John Krygier pointed us to Hopeworks, a program in Camden, NJ whose mission includes reducing the dropout rate and to create hope for the future. They attempt to do this by engaging students through web and GIS services. The site is impressive and the concept is great.
They also have a position open for their GIS Director, a great GIS and society position for those interested.
HOPEWORKS ‘N CAMDEN – Expanding the Futures of Youth
I will be heading to the Agronomy/Soils/Crop conference in Salt Lake City in a couple of weeks (which means we won’t be going to Applied Geography). I will be putting up posters while I am there, but if anyone is going to be at the conference, or just live in SLC, a meetup could be arranged. Email me if you are interested, if we put something together then I will post the info by Nov 5 and mention it in podcast 16.
An article on the use of podcasts in the classroom, primarily on their use in schools such as Duke and Perdue to act in support of classroom lectures. Fairly interesting.
Newsday.com: Missed class? Try a podcast
While not really spatial, I thought Music Plasma was an interesing application for graphically showing relationships for data points. In this case, they’re pulling data from Amazon’s databases to show how certain bands “relate” to other bands, at least as far as Amazon’s customer habits are concerned. It’s interesting to remember that relationships beyond spatial ones can be shown using some of the more abstract concepts we see everyday in maps. Plus you can find really cool music you never heard of by starting with your favorite bands. That’s always cool.
This weekend, NASA is offering its first Centennial Challenge, with $100,000 up for grabs. Ten teams will compete at NASA’s Ames Research Center in California in events related to space elevator development, including the Beam Power Challenge and the Tether Challenge.
The BBC news reports on a study conducted in the Brazilian Amazon by Brazilian and US researchers. While it is limited in details. the article discusses the use of different remote sensing techniques than have been used to calculate deforested areas to date. If anyone knows the journal article this is from please share in the comments.
BBC NEWS | Americas | Amazon damage ‘worse than feared’
The NY Times online posted a new article on Google Maps mash-ups. For those of you still not really sure about what the Google Maps phenomenon is all about, it’s a good introduction and mentions some cool sites.
You can read the article here (NY Times online requires free registration to view their articles)
It’s less than a month until Geography Awareness Week (November 13-19) and GIS Day (November 16). Already, ESRI announced last week that all 6 New England states and New York are participating in GIS Day. For those of you who may be new to working with geospatial technologies, GIS Day is an annual event that promotes GIS and includes events in schools, universities, and other organizations and has participants from around the world. If you or your organization haven’t participated or recognized Geography Awareness Week or GIS Day before, it’s a great event that can showcase how GIS, geospatial technologies and geography play a role in your work. So celebrate Geography Awareness Week and GIS Day!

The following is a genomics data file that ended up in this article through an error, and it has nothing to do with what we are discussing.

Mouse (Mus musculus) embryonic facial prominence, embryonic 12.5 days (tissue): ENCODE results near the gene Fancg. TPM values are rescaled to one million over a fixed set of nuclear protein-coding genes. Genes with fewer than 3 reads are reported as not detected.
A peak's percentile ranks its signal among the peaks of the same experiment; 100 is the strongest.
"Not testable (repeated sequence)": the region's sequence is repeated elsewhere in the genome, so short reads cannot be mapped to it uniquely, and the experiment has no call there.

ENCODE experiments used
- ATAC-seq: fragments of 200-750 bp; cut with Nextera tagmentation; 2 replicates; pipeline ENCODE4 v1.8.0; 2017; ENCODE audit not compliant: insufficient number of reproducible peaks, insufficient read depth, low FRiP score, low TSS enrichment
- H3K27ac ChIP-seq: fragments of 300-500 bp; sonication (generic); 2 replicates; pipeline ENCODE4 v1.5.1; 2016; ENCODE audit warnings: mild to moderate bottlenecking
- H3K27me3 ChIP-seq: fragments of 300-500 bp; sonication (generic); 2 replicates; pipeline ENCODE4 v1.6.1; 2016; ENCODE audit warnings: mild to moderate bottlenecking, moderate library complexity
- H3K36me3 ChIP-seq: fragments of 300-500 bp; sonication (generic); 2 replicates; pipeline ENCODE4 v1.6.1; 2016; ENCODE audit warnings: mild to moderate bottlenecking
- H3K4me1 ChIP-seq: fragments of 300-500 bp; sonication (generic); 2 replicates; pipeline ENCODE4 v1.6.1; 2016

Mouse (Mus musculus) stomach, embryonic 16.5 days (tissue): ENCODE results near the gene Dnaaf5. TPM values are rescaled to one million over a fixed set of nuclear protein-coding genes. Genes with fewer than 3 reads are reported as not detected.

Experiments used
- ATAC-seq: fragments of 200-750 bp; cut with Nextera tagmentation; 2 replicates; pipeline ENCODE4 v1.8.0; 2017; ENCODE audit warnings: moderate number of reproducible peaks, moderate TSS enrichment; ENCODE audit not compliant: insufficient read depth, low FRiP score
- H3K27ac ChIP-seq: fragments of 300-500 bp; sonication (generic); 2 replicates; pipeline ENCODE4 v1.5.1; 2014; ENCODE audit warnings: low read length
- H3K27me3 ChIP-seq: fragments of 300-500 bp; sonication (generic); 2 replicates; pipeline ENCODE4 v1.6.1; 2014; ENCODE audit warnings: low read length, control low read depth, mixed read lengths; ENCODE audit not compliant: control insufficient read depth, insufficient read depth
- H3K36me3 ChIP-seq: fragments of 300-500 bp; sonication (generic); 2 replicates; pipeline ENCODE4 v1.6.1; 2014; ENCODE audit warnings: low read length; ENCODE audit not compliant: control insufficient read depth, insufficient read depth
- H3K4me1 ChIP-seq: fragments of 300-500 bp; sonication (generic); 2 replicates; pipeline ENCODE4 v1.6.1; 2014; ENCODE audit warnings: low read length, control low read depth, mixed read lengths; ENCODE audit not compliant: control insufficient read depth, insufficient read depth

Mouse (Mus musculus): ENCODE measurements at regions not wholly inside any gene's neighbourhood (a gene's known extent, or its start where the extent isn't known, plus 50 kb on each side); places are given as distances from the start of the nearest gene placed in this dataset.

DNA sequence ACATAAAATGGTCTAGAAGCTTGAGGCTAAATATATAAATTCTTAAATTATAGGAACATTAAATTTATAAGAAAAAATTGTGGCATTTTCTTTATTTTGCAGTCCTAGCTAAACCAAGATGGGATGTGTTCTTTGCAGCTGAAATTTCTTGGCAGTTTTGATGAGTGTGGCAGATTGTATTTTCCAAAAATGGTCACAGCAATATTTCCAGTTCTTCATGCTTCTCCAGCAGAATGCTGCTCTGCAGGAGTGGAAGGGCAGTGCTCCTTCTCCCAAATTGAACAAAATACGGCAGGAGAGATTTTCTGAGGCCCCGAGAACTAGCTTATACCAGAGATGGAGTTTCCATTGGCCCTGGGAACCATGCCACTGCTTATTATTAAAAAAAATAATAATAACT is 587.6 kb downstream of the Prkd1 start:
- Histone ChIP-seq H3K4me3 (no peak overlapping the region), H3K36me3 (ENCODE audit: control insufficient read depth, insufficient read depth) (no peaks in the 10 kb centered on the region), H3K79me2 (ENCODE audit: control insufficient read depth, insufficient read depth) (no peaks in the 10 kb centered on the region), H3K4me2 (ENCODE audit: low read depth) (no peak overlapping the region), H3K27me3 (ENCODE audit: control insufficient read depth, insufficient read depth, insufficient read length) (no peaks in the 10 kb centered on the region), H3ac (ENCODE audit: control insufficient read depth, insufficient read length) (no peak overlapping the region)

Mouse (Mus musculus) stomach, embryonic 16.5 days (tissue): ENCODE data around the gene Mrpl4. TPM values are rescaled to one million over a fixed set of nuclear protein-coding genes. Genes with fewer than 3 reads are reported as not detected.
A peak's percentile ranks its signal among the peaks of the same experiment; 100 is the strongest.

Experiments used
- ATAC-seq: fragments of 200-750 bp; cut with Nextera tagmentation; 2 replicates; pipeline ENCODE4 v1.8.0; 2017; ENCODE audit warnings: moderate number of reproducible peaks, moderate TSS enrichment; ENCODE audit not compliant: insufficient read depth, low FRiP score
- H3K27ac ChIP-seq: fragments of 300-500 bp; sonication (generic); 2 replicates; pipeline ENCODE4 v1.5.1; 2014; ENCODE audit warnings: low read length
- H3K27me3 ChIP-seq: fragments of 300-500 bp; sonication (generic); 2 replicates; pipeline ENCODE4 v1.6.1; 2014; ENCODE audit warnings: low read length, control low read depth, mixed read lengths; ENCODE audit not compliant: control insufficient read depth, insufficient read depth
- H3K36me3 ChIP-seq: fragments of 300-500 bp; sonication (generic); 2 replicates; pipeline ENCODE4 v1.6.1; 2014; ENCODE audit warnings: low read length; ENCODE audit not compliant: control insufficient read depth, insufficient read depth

Geography Awareness week info
GIS Day info
A resolution has been introduced in the US Senate to back the Bush administration’s efforts to stop the UN from taking some of the control of the Internet away from the US. It basically says that the Senate will support the US efforts in the negotiations in Tunisia, but at least they are aware of the importance of this issue. In this article from ZDNet UK, a couple of points were brought up that I didn’t even know: there have suggestions made that taxes be levied on domain names to pay for “universal access” and since 1999 UN agencies have thought about taxing Internet email. I know that people from other countries may not think that US control of the Internet is best, but given the current alternatives, the status quo seems like the best option.
If you think it’s ambitious to map the entire earth, check out the Sloan Digital Sky Survey According to their website: “the Sloan Digital Sky Survey is the most ambitious astronomical survey project ever undertaken. The survey will map in detail one-quarter of the entire sky, determining the positions and absolute brightnesses of more than 100 million celestial objects. It will also measure the distances to more than a million galaxies and quasars.”
They have already made quite a lot of progress, and their SkyServer offers all kinds of images and other data, and other cool tools for just exploring their data or for school and research projects